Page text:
International Criminal Court judges authorized in September a full-blown investigation into the anti-narcotics campaign, saying it resembled an illegitimate and systematic attack on civilians.

Guevarra said the Justice Department’s actions were not “to impress or influence the ICC, but because it is the right and just thing to do.”

“Time and resources permitting, the DOJ will also look into the files of the thousands of other cases where no liability was found (by police internal affairs),” he said.

While defending the drug war Philippine National Police chief Gen. Guillermo Eleazar on Wednesday urged victims to “cooperate in holding policemen who committed abuses accountable for their action.”

Three Philippine policemen were sentenced in 2018 to decades in prison for murdering a teenager during an anti-narcotics sweep, the first and only conviction so far against officers carrying out Duterte’s war on drugs.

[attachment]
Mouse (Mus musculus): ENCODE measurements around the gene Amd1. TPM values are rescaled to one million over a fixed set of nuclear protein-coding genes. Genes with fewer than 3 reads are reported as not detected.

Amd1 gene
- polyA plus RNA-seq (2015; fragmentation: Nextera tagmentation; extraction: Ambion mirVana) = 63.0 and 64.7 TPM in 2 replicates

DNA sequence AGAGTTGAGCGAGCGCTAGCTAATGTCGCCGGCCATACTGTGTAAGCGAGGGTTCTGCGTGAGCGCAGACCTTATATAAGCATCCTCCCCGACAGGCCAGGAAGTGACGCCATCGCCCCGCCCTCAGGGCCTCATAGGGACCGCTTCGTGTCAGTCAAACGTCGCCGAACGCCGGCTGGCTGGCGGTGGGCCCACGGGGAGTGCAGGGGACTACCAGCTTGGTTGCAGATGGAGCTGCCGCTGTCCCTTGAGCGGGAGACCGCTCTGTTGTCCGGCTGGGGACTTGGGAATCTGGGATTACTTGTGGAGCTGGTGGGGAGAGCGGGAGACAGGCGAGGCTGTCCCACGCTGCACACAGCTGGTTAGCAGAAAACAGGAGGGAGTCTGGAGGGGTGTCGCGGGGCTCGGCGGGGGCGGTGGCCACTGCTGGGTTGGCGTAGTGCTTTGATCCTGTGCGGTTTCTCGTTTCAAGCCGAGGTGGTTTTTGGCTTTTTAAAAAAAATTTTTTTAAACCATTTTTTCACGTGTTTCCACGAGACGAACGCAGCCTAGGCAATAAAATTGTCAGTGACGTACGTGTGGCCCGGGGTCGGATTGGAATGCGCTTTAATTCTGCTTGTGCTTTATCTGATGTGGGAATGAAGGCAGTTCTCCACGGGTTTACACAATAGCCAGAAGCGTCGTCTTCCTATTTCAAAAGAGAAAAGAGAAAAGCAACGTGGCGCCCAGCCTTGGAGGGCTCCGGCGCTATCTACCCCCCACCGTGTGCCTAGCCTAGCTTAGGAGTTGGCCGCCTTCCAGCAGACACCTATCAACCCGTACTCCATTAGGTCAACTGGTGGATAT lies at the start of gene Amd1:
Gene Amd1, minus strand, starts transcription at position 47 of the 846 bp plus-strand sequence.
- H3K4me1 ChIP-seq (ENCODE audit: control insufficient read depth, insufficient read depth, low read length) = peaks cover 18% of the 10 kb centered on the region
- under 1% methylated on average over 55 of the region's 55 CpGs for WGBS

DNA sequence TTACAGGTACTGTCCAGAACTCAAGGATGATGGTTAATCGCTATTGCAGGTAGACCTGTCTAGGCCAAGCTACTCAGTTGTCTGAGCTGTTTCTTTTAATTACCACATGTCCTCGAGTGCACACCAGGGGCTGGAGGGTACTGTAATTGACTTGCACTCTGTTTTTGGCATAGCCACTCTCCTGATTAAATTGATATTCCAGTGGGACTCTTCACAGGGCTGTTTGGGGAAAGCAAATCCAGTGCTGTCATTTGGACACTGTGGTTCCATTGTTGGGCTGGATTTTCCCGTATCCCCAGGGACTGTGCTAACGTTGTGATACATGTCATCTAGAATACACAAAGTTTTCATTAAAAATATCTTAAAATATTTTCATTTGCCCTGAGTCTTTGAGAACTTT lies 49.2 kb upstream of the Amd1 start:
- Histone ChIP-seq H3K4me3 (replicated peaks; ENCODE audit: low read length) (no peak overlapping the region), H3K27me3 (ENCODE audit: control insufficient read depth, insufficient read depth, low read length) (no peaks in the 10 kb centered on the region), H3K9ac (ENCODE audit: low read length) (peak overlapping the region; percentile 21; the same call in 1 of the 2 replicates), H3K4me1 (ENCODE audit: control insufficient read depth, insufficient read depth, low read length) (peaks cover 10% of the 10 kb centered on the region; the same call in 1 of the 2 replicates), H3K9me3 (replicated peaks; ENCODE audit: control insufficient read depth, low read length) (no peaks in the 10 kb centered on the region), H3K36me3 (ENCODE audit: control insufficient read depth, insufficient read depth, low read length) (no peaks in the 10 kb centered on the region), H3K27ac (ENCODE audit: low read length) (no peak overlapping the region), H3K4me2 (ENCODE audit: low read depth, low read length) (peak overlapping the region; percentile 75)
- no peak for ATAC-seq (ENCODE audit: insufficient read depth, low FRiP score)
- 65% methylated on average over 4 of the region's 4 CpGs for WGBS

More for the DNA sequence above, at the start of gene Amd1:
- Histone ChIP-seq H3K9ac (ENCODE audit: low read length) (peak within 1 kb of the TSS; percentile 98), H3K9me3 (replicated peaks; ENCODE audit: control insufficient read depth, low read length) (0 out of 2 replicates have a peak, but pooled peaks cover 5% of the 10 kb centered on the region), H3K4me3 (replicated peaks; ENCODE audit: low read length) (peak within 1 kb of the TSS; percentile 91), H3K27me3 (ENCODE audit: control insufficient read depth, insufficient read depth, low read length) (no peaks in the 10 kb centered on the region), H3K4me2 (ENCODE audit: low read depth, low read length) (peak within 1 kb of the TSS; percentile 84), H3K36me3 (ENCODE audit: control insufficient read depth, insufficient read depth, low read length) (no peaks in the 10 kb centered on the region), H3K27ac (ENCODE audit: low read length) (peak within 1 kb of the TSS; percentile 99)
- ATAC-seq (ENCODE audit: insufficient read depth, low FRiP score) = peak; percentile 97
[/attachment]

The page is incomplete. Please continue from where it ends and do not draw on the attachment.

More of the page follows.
Duterte said this month he would prepare his defense against an ICC probe, after previously insisting he would not cooperate.

The information made available by the DOJ Wednesday included docket numbers, names of the deceased suspects, places and dates of the incidents and the review panel’s summary of observations on these cases. The names of the police officers involved were not released, however, because of “due process considerations.”

Among the 52 cases, the most number of deaths in a single incident involved the operation in Liloy, Zamboanga del Norte on July 29, 2016 which resulted in the deaths of three persons.

Police said the suspects on board a vehicle refused to stop at a checkpoint and opened fire on the officers, but the DOJ review panel said the medico-legal report showed the victims appeared to have been shot at close range.

The PNP-IAS ordered the police involved in the case dismissed.

An early case involved a man killed in a shootout with police in Fort Bonifacio, Taguig City in December 2016. But the DOJ review showed the records of the case contained no detailed narration, no indication of the cause of death in the death certificate, no pre-operation report, no ballistics or paraffin test results or autopsy findings. In this incident, the officers involved were found guilty of “grave irregularity in the performance of [their] duty.”